Sex Drive – Review

All guys want to be like John Cusack

Director: Sean Anders
Notable Cast: Josh Zuckerman, Amanda Crew, Clark Duke, James Marsden, Seth Green

Teen comedies have their flaws, be it catering to a specific demographic or appearing dated to today’s audience. Most involve nerds or guys with self-esteem issues — feeling like the last American virgin at times. The comedies can be raunchy (Porky’s) or sentimental (Say Anything…), or a little bit of both (The Girl Next Door). Those that fall in between seem to be the toughest to promote. And because of this, these in-betweeners can’t find an audience in an already crowded theater market; yet they perform well on home video because of word-of-mouth.

The newest teen comedy, Sex Drive, is 50-50 when it comes to crude humor and emotional substance. The story is no big surprise: Ian (Josh Zuckerman) is an 18-year-old high school senior, living in Chicago, who hasn’t done the “deed.” He’s been chatting with a girl online whose username is Ms. Tasty. She lives in Knoxville, Tenn. Thanks to Photoshop, he make-believes himself a football jock, ripped with muscles. Such an impression, Ian, sadly, is a loser. His older brother Rex (James Marsden) gives him grief that he hasn’t had a girlfriend, and constantly belittles him with gay jokes and suggestions that he’s homosexual. As Ian works his summer McJob (where he dresses up as a donut), girls pay him no mind. Everything changes, though, the day Ms. Tasty sends him a message to meet her in Knoxville of what is sure to be a devirginating experience.

He hopes.

Going along with Ian on the nine-hour trip to Tennessee are his two best friends, Lance (Clark Duke) and Felicia (Amanda Crew). So it’s two guys and a girl revving down the highway in Rex’s 1969 Pontiac GTO Judge. What happens next is a road trip with hijinks galore — some painstakingly funny, others just plain gross — that becomes serious when Ian has to make a soul-searching decision.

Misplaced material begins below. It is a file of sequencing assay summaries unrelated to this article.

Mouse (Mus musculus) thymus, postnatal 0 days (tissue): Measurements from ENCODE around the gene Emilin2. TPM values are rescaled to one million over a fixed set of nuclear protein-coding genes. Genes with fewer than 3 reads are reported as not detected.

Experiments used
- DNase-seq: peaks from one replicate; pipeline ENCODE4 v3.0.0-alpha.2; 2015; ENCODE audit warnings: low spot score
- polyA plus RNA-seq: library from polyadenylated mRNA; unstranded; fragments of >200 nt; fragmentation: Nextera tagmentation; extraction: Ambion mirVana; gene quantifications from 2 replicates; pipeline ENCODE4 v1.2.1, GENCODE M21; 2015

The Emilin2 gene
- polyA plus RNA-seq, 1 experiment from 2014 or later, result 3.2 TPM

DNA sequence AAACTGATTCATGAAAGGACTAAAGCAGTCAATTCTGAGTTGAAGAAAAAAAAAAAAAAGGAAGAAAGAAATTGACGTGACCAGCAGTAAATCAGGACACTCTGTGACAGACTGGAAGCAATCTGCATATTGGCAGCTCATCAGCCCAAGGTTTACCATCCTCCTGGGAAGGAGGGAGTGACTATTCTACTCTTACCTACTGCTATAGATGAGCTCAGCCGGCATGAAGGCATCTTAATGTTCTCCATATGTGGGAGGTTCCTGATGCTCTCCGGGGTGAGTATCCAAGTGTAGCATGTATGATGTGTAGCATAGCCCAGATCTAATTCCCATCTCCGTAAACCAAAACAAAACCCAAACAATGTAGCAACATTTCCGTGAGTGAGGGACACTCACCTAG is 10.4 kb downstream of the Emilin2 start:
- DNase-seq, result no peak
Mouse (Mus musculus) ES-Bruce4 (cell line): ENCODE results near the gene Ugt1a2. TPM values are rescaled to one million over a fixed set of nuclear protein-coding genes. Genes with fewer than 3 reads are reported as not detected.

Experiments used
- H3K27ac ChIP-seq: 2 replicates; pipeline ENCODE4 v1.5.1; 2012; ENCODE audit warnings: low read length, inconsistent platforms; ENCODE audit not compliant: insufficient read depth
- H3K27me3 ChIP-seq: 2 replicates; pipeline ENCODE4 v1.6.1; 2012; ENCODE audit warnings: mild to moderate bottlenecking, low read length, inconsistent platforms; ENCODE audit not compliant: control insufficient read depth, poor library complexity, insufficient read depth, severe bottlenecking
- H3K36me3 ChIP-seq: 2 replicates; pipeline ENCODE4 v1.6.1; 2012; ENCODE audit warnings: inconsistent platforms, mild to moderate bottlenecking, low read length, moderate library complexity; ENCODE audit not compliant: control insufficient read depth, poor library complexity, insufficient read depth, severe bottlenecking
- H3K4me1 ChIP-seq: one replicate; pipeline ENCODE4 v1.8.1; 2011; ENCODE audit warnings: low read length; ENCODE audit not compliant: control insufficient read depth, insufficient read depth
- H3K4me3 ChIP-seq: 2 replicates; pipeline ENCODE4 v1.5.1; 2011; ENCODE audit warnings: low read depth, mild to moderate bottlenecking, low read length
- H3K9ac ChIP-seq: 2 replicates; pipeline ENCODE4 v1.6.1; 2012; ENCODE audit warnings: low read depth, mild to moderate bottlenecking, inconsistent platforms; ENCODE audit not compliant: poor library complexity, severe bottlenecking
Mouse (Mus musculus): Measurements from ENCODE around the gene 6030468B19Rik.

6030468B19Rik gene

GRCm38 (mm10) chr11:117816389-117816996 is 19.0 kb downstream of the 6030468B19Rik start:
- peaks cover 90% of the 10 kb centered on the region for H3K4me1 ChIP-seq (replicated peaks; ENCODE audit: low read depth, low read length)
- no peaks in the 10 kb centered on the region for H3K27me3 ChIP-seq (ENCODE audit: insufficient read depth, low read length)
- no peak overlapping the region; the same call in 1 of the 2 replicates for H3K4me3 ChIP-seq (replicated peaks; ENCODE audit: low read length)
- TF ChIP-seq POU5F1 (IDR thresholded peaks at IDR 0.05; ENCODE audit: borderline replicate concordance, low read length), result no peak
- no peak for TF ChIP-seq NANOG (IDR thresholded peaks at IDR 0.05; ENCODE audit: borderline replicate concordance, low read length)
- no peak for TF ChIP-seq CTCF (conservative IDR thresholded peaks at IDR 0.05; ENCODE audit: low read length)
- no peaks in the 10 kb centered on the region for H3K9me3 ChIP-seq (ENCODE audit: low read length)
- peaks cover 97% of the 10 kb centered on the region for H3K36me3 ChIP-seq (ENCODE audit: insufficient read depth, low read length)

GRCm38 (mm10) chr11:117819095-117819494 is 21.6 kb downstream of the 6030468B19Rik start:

Sex Drive may not have the most original story, but its heart is in the right place. The early stuff with Ian typing his instant messages to Ms. Tasty, stopping and deleting what he wants to communicate, is a smart touch, as Ian struggles to find the right words to not sound desperate. Even better is his friend Lance and the way he’s able to “close the deal” with the ladies. It makes for an interesting friendship: two guys who are nerdish in stature, but one can homer and his best friend can’t even get on base.

On a road trip anything can happen. You never know whom you’ll meet or what kind of shenanigans will take place. This road trip is no different. From Lance tending to a teary-eyed gas station clerk, or the hapless friends interacting with the Amish during the rite of passage Rumspringa, while Seth Green (yes, him) and his crew repair the GTO. And I can’t leave out the finale, which is built up over the first two acts, and what we’re left with: simply one of the funniest and insane endings of the year.

Within the first few minutes of Sex Drive, you already know how it will end. But where the comedy succeeds is how it goes about getting there. The story structure is sound, similar to the first Harold & Kumar comedy, in which their trip to White Castle encounters one detour after another. Director Sean Anders uses Andy Behrens’s novel All the Way (which Sex Drive is adapted from) as a starting off point, and he and co-writer John Morris go off from there, changing up Behrens’s narrative to suit their needs. Like replacing Granny’s Oldsmobile with a ’69 GTO and having Ian’s destination be Knoxville instead of Charleston, South Carolina.

The only distracting part of this teen comedy is that it is almost too raunchy. Some of the situations are a bit much, even for a movie geared towards teenagers. Seeing an old man with his ball sack hanging out. Um, no thank you. There’s even a joke that will conjure up images of the airport bathroom incident involving U.S. senator Larry Craig.

But even with situations such as these and the foul-mouthed humor, filled with I don’t know how many offensive gay remarks, the characters and the substance make this any easy recommendation. Part of the charm is having relative unknowns as the three teens – it’s like seeing the Brat Pack reporting to detention one Saturday morning. That’s what Sex Drive feels like, a John Hughes comedy but with the raunchy sex humor we’ve come to expect from the Judd Apatow and Kevin Smith.

If you only see one sex comedy this year, make it Forgetting Sarah Marshall. But if you see two, see Sex Drive.


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